App Reviewed on: iPhone 4S
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While not a new idea on it’s own, many still feel that the RPG Puzzler has a ton of room to grow. Mojaro, a studio founded by a small group of game industry veterans, would be a group that feels that way. Puzzle Knights is their take on the genre.
A simplified, automated RPG duel system with a rock-paper-scissors twist is interjected with a match-three style puzzle game used to build stamina before battles. Before each fight players make a battle plan, choosing which of three moves they will make each turn and in which order. Attacks do what's expected, blocks will block attacks, and counters will counter an attack for half damage. Each move takes stamina, and if all the player's stamina runs out attacks start dealing half damage, blocks become ineffective, and counters may not work. Doing better in the puzzle before each battle will increase the amount of stamina they can bright to the fight. Winning fights earns gold and experience. Gold is for buying better equipment and experience increases the avatar's level, raising the stamina cap. Do a puzzle, win a battle, collect earnings, and repeat.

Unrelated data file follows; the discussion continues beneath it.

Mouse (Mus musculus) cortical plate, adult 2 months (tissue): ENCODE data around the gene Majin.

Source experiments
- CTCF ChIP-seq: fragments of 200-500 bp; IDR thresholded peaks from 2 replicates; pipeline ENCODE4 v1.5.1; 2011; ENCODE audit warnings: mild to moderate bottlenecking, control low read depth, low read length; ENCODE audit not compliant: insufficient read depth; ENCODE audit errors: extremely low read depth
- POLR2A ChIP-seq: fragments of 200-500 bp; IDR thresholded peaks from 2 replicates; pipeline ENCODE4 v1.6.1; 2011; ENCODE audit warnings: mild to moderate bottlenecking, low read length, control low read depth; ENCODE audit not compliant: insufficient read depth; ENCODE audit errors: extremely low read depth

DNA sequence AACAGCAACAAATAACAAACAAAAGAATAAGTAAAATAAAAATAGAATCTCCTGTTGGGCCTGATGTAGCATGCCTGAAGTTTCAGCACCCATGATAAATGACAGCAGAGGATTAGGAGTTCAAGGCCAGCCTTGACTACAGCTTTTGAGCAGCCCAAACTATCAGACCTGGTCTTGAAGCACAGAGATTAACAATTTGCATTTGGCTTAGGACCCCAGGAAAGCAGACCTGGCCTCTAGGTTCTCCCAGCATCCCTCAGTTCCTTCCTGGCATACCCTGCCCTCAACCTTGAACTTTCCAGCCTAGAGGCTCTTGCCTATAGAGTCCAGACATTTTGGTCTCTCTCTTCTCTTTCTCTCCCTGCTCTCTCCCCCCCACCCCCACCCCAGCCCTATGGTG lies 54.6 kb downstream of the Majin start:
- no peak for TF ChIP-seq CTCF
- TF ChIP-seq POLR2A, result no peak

That may sound dismissive, but Puzzle Knights really doesn't get any deeper than that. Depending on the avatar’s level, the points needed to max out stamina through the puzzles increases while the number of moves and time restrictions put a need on showing off casual puzzle skills to get the best results. It’s a circular grind and just the type of thing that most people look for in an iPhone game. Sadly, it may just be too shallow to really hold most people’s attention for more than a few sessions. Add in a 3-5 second load screen whenever the scene changes and players may find tehlselves running out of patience faster than they would like.
The limited moves and time restraints during the puzzle segments limit play styles and maxing out one's energy will end the puzzle automatically, making it hard to get a sense of strategic satisfaction. On the other hand, the RPG battles leave a lot to be desired to even for those looking for a very casual experience. Besides each avatar’s level, stamina, and health, no stats are shown in battle. The rock-paper-scissors elements also feel fairly pointless as having high level gear can just negate a block or counter anyway. One never feels in control in battle, making it rather uninspired and lacking in a sense of fulfillment.
Puzzle Knights isn’t a totally dismissible game, but many will feel a lack of feedback to really keep them engrossed. For anyone looking for a simple grind that satisfies the feeling of leveling a character while also matching colored gems in groups of three or more, Puzzle Knights may be worth checking out. Most, however, can safely pass without puzzling over the dilemma to download it or not.